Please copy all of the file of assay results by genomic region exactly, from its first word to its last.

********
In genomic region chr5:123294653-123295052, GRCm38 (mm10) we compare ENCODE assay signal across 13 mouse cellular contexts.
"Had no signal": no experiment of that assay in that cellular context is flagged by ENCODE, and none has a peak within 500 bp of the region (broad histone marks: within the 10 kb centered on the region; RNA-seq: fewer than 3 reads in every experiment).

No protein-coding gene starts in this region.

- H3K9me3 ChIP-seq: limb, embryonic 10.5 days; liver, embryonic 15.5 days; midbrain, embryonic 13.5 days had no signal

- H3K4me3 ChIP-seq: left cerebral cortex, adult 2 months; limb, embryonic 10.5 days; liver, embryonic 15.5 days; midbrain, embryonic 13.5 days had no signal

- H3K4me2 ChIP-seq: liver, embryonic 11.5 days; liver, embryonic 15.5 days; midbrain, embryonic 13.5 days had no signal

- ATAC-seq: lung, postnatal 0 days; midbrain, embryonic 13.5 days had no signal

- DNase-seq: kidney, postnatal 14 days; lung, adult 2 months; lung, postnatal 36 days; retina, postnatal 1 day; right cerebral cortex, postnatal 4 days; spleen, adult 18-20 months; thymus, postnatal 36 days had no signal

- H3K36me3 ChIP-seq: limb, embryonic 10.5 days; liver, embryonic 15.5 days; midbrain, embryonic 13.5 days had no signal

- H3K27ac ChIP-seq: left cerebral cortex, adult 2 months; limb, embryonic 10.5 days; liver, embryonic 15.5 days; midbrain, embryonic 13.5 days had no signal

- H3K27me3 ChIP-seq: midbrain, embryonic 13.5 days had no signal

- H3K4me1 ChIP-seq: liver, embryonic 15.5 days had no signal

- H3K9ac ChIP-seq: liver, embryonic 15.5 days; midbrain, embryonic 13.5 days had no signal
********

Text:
In genomic region chr5:123294653-123295052, GRCm38 (mm10) we compare ENCODE assay signal across 13 mouse cellular contexts.
"Had no signal": no experiment of that assay in that cellular context is flagged by ENCODE, and none has a peak within 500 bp of the region (broad histone marks: within the 10 kb centered on the region; RNA-seq: fewer than 3 reads in every experiment).

No protein-coding gene starts in this region.

- H3K9me3 ChIP-seq: limb, embryonic 10.5 days; liver, embryonic 15.5 days; midbrain, embryonic 13.5 days had no signal

- H3K4me3 ChIP-seq: left cerebral cortex, adult 2 months; limb, embryonic 10.5 days; liver, embryonic 15.5 days; midbrain, embryonic 13.5 days had no signal

- H3K4me2 ChIP-seq: liver, embryonic 11.5 days; liver, embryonic 15.5 days; midbrain, embryonic 13.5 days had no signal

- ATAC-seq: lung, postnatal 0 days; midbrain, embryonic 13.5 days had no signal

- DNase-seq: kidney, postnatal 14 days; lung, adult 2 months; lung, postnatal 36 days; retina, postnatal 1 day; right cerebral cortex, postnatal 4 days; spleen, adult 18-20 months; thymus, postnatal 36 days had no signal

- H3K36me3 ChIP-seq: limb, embryonic 10.5 days; liver, embryonic 15.5 days; midbrain, embryonic 13.5 days had no signal

- H3K27ac ChIP-seq: left cerebral cortex, adult 2 months; limb, embryonic 10.5 days; liver, embryonic 15.5 days; midbrain, embryonic 13.5 days had no signal

- H3K27me3 ChIP-seq: midbrain, embryonic 13.5 days had no signal

- H3K4me1 ChIP-seq: liver, embryonic 15.5 days had no signal

- H3K9ac ChIP-seq: liver, embryonic 15.5 days; midbrain, embryonic 13.5 days had no signal